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Cleaner Cars Are Here, if You Can Find Them
MICHELINE MAYNARD . NY Times . 09 september 2001

"I was motivated by the technology, and it's so good for the environment," Jim Alden said of his new Toyota Prius, a hybrid car.

DETROIT — As long as Americans could count on stable prices for gasoline, they did not have much interest in vehicles that ran on anything else. But unpredictable fuel prices have helped to spur demand in a small assortment of cars and trucks that are available with diesel engines and for hybrid vehicles that run on a combination electric motor and gasoline engine.

"It's always great to go 500 miles on less than $20 in gas," said Jim Alden of Hollywood, who recently sold his 1994 Honda Accord and bought a $22,000 silver 2001 Toyota (news/quote) Prius, one of two hybrid gas-electric vehicles on the market, along with the Honda Insight.

Mr. Alden, 39, had paid more than $2 a gallon for gasoline earlier this year during his frequent road trips for his business, which maintains computer networks for small companies. But it was not just a need to save money on gas that prompted him to buy an alternative-fuel vehicle.

"I was motivated by the technology, and it's so good for the environment," he said.

A growing number of consumers appear to share his interest. According to CNW Marketing/Research of Bandon, Ore., which studies consumer behavior, about 37 percent of car shoppers in 2001 considered themselves "extremely concerned" about the environment, more than triple the 11 percent who put themselves in that category in 1996.

Still, sales of alternative-fuel vehicles make up only a fraction of the overall market for cars and trucks — about 50,000 of more than 16 million vehicles sold nationwide this year. That is partly because they are not as plentiful in the United States as they are elsewhere, where gas prices tend to be much higher. And drivers who want to switch will probably have to make some adjustments: the new fuel-efficient vehicles lack some of the convenience and, in some cases, the comforts of conventional ones. They may also be more expensive than gasoline-powered cars of similar size.

Diesel power, the most familiar alternative for improving fuel economy, is a popular choice for buyers of big pickup trucks and sport utility vehicles like the Ford F- Series, the Dodge Ram and the Chevrolet Suburban. Analysts expect sales of about 500,000 diesel-powered trucks and S.U.V.'s this year, about the same as last year.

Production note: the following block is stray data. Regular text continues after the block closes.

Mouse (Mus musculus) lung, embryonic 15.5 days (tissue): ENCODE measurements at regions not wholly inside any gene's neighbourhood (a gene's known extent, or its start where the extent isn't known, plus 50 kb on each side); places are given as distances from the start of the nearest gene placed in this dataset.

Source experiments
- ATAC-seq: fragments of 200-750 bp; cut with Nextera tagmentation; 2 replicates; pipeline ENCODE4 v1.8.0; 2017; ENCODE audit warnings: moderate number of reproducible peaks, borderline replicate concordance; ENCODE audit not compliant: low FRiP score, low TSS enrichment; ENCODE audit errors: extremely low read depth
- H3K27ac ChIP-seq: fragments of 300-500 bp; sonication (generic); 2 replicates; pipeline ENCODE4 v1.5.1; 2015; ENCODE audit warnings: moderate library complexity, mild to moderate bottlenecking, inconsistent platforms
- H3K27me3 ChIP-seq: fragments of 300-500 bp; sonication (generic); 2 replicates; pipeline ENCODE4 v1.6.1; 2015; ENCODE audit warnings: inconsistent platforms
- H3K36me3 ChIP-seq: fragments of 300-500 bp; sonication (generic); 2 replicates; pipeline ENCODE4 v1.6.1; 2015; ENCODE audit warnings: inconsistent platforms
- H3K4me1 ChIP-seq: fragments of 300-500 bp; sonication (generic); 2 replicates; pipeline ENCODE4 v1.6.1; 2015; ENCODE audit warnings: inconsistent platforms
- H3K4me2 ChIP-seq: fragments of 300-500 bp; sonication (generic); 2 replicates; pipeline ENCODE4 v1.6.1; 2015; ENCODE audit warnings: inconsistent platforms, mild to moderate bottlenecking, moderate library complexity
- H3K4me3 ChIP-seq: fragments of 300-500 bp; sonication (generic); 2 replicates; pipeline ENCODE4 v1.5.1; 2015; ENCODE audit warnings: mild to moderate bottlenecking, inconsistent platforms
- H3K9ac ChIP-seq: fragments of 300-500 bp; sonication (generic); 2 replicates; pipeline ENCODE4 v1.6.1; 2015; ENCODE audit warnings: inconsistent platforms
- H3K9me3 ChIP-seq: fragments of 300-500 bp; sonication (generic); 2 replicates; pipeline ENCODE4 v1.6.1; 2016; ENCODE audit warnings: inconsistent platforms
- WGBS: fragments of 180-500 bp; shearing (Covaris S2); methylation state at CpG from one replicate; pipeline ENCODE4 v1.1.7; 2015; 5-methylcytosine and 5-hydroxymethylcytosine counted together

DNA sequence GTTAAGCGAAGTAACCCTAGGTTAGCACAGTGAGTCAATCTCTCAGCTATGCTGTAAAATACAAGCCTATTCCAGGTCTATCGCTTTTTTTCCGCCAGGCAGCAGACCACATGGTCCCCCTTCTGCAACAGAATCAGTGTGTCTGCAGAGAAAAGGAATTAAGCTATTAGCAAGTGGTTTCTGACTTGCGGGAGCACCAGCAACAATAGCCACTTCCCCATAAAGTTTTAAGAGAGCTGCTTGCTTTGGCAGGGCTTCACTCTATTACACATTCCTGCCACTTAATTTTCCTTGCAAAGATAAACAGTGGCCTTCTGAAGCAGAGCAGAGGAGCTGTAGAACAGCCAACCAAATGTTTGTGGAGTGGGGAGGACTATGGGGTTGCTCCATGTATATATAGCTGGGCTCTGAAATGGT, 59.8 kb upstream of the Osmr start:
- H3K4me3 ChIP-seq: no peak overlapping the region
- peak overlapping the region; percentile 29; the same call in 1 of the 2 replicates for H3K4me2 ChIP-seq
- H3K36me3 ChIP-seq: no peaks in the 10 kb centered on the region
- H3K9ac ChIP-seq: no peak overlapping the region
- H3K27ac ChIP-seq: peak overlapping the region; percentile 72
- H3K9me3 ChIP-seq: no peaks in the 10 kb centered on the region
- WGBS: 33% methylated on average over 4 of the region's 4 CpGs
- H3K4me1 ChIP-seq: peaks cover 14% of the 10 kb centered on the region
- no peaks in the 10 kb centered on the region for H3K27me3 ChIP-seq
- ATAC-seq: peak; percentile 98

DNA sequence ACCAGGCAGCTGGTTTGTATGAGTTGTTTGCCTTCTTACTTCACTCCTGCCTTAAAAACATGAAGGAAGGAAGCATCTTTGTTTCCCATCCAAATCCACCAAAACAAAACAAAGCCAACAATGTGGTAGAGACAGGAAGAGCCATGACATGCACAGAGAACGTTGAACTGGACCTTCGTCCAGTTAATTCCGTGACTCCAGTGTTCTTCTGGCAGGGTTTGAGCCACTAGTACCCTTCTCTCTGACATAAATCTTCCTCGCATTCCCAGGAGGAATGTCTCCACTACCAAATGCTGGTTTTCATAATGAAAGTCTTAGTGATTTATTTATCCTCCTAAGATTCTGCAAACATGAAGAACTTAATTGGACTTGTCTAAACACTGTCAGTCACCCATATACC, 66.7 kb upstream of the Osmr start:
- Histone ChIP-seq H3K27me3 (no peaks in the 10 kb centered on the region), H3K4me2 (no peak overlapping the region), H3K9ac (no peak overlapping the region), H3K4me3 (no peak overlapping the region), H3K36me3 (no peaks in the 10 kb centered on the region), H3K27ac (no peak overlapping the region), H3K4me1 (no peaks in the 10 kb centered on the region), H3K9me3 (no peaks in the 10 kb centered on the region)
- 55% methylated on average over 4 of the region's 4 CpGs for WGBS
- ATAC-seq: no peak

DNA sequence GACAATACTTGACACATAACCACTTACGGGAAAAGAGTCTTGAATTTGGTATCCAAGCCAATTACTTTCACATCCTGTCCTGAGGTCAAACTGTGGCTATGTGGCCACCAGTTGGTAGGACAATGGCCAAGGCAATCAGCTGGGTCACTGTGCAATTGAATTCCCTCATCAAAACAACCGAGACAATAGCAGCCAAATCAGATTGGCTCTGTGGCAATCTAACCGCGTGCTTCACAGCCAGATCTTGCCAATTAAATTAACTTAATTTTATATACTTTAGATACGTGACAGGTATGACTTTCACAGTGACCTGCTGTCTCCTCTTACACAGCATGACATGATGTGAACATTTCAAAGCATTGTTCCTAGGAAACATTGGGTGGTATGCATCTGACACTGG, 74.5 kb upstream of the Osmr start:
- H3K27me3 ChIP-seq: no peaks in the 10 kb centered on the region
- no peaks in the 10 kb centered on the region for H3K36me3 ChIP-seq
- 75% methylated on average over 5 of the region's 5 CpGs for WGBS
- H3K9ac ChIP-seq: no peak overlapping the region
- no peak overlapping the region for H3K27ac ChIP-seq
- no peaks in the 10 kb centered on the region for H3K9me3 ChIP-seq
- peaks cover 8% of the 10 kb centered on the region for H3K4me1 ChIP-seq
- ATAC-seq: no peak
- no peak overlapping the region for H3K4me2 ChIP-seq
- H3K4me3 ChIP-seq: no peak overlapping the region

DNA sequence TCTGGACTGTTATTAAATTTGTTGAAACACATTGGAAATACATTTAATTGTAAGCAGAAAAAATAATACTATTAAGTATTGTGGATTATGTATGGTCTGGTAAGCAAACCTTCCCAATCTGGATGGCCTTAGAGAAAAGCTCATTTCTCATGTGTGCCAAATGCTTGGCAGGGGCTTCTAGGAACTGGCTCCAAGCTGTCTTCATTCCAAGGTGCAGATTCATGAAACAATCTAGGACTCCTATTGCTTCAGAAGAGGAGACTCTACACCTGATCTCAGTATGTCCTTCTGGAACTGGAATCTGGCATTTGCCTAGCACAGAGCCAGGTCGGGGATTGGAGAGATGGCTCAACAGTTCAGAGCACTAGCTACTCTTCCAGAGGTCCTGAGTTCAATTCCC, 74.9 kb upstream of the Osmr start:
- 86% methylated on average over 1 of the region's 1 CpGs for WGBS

But for Americans, finding a diesel vehicle can be difficult. The chief source now is Volkswagen (news/quote); diesel versions of its New Beetle, Jetta and Golf have been flying out of showrooms this year.

Dealers exhausted their supply of 2001 models by mid-July and since then have been taking orders for the 2002 versions, which should start arriving this month. If sales continue at their year-to-date pace, VW dealers will sell about 23,000 diesels this year, about 8 percent of VW's total sales of 365,000 vehicles in the United States. While dealers are urging Volkswagen to ship more diesels to America for the 2002 model year, which starts this fall, VW's supply is limited because its diesels are so popular abroad. In Europe, more than half the cars sold are diesel-powered; the figure is as high as 75 percent in Italy and France.

All diesel cars sold by VW in the United States have a 1.9-liter, 90-horsepower turbo- charged engine, which gets above-average gas mileage — 42 m.p.g. in city driving, 49 on the highway. (By contrast, a gasoline Golf, with a 2.0-liter engine, gets 22 m.p.g. in the city and 28 on the highway.) Unlike past diesels, which spit and chugged and were generally noisy, the modern VW diesels with redesigned engines are smooth and quiet, providing relatively peppy acceleration, given the engine's small size. (Prices start at around $17,600 for the Golf, $19,300 for the New Beetle and $19,700 for the Jetta — slightly higher than the nondiesel models.)

The primary drawback is the same frustration known by many past owners: finding fuel. Gas stations in some cities and suburbs do not carry diesel, so the primary source is truck stops, which can be inconvenient.